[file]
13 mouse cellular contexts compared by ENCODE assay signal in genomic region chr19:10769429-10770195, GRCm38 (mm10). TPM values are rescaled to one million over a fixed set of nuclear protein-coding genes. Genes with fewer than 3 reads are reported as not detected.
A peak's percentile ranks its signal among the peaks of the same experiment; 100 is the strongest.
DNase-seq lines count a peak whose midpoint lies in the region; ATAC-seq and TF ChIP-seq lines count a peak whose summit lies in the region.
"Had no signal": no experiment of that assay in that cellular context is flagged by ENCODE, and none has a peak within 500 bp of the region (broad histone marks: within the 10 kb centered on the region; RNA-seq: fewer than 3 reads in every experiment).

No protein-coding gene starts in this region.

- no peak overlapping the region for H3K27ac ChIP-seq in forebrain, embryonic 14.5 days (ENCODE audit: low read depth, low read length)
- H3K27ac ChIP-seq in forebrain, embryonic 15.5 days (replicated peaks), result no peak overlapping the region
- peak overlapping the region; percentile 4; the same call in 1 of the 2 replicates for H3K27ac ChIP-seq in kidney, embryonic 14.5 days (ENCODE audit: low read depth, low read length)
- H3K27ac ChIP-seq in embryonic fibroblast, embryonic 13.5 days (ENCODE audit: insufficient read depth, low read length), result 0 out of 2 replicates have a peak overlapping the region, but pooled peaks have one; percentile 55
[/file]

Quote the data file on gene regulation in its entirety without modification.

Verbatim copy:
13 mouse cellular contexts compared by ENCODE assay signal in genomic region chr19:10769429-10770195, GRCm38 (mm10). TPM values are rescaled to one million over a fixed set of nuclear protein-coding genes. Genes with fewer than 3 reads are reported as not detected.
A peak's percentile ranks its signal among the peaks of the same experiment; 100 is the strongest.
DNase-seq lines count a peak whose midpoint lies in the region; ATAC-seq and TF ChIP-seq lines count a peak whose summit lies in the region.
"Had no signal": no experiment of that assay in that cellular context is flagged by ENCODE, and none has a peak within 500 bp of the region (broad histone marks: within the 10 kb centered on the region; RNA-seq: fewer than 3 reads in every experiment).

No protein-coding gene starts in this region.

- no peak overlapping the region for H3K27ac ChIP-seq in forebrain, embryonic 14.5 days (ENCODE audit: low read depth, low read length)
- H3K27ac ChIP-seq in forebrain, embryonic 15.5 days (replicated peaks), result no peak overlapping the region
- peak overlapping the region; percentile 4; the same call in 1 of the 2 replicates for H3K27ac ChIP-seq in kidney, embryonic 14.5 days (ENCODE audit: low read depth, low read length)
- H3K27ac ChIP-seq in embryonic fibroblast, embryonic 13.5 days (ENCODE audit: insufficient read depth, low read length), result 0 out of 2 replicates have a peak overlapping the region, but pooled peaks have one; percentile 55